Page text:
Twitter has launched an emoji for “Milk Tea Alliance,” an online solidarity movement that brings together pro-democracy activists across Asia and is also often used during protests in Myanmar to against the military coup.
The term “Milk Tea Alliance” was coined on social media in 2020 following an online fight between supporters of a Thai actor and the Chinese nationalist internet users when the actor referred to Hong Kong as an independent country.
To defend the actor, his supporters came up with the #MilkTeaAlliance hashtag in reference to the love for sugary milk tea for people in Hong Kong, Thailand, and Taiwan. Pro-democracy protesters in Myanmar started using it as well during their protests after the February 2021 coup by the military.
On Thursday, Twitter’s Public Policy handle announced that they are launching “an emoji for the #MilkTeaAlliance, an online solidarity alliance first started in April 2020 as a Twitter meme which has grown into a global pro-democracy movement led by activists and concerned citizens” in the four countries and around the world.
“To celebrate the first anniversary of the #MilkTeaAlliance, we designed an emoji featuring 3 different types of milk tea colours from regions where the Alliance first formed online,” said Twitter.
Twitter said it has seen more than 11 million tweets featuring the #MilkTeaAlliance hashtag over the past year. It pointed out that conversations peaked when it first appeared in April 2020, and again in February 2021 when the coup took place in Myanmar.
The social media platform said that they recognise that the “#OpenInternet is increasingly under threat around the world.”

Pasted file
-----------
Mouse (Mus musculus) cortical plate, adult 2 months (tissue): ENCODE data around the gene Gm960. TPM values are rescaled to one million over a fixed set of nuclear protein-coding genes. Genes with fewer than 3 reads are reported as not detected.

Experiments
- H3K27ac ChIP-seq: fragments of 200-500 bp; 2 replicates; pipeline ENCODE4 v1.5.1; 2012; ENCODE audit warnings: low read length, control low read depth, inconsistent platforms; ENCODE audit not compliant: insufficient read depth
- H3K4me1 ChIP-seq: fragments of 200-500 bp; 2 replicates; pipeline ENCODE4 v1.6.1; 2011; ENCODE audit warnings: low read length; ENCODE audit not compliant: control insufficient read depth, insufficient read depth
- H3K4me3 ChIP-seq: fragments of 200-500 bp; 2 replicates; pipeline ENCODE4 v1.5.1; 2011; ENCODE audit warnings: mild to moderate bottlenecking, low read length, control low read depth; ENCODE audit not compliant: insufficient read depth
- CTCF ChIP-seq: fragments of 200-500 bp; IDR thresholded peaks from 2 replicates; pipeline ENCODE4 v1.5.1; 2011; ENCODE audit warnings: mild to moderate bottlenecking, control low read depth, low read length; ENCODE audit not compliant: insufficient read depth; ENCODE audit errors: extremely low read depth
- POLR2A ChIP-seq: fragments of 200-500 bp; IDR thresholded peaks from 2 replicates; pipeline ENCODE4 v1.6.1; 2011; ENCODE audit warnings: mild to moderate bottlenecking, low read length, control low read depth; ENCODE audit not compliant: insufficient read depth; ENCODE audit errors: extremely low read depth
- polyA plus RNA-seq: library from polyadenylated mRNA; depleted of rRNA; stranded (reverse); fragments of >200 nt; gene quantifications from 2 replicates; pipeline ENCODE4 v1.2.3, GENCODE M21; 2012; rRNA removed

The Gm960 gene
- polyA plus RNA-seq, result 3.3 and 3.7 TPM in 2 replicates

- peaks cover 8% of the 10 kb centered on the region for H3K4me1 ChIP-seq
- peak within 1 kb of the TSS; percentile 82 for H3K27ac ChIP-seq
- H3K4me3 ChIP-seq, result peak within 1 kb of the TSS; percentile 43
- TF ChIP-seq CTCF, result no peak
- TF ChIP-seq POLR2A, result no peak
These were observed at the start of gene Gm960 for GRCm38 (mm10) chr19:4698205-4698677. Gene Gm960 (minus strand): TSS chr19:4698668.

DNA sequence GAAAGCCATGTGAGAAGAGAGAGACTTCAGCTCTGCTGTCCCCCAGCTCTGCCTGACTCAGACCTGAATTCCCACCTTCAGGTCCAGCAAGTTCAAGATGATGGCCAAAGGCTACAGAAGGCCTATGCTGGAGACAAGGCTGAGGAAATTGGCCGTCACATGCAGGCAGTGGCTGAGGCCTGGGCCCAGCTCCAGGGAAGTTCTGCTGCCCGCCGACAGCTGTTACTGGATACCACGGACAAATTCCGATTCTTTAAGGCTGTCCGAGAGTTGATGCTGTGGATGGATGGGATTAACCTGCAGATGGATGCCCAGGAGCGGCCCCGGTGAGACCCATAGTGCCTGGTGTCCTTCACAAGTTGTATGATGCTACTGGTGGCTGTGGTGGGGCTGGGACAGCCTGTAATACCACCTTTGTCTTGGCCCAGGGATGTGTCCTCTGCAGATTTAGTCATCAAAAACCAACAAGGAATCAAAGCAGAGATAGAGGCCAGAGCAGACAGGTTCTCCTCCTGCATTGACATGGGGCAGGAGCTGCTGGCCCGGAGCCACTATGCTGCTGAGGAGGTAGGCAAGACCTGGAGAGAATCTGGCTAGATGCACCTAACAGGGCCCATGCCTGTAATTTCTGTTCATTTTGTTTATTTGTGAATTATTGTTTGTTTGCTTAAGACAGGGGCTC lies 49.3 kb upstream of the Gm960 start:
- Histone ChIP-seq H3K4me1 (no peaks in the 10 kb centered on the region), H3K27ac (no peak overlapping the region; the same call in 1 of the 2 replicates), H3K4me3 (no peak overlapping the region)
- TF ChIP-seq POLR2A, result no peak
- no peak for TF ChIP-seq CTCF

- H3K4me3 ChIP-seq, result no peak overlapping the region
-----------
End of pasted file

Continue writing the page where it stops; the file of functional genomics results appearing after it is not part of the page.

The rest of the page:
“We strongly believe that having access to the free and #OpenInternet is an essential right and remain a staunch defender and advocate of free expression and condemn #InternetShutdowns. No matter where in the world you are, please grab a good cup of Tea and join the conversation to show your love and support for the #MilkTeaAlliance,” it said.
In Myanmar, the military has shut down wireless internet services in several areas to suppress the protests. While in China, which rules Hong Kong and lays claim over Taiwan as its territory, Twitter is blocked.
This is not the first time that the social media platform has launched emojis for social movements as it had also launched emojis for the #MeToo and #BlackLivesMatter movements.
Prominent Thai activist Netiwit Chotiphatphaisal, who is one of the alliance’s leading voices, told Reuters that the Twitter emoji showed global recognition and lent greater credibility to the youth movement.
“It’s important as it shows the young people fighting for democracy that the world is with them and they’re making an impact. It’s a sign that online activism can go much further,” he said.